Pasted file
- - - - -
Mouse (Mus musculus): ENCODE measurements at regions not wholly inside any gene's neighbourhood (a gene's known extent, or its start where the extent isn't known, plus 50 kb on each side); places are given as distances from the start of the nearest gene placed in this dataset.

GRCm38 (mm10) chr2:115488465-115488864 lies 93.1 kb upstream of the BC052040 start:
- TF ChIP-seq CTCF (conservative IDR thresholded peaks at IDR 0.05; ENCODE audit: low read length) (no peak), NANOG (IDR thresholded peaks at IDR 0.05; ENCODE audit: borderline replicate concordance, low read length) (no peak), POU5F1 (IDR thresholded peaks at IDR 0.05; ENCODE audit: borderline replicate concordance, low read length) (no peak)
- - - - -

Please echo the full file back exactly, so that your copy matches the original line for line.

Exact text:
Mouse (Mus musculus): ENCODE measurements at regions not wholly inside any gene's neighbourhood (a gene's known extent, or its start where the extent isn't known, plus 50 kb on each side); places are given as distances from the start of the nearest gene placed in this dataset.

GRCm38 (mm10) chr2:115488465-115488864 lies 93.1 kb upstream of the BC052040 start:
- TF ChIP-seq CTCF (conservative IDR thresholded peaks at IDR 0.05; ENCODE audit: low read length) (no peak), NANOG (IDR thresholded peaks at IDR 0.05; ENCODE audit: borderline replicate concordance, low read length) (no peak), POU5F1 (IDR thresholded peaks at IDR 0.05; ENCODE audit: borderline replicate concordance, low read length) (no peak)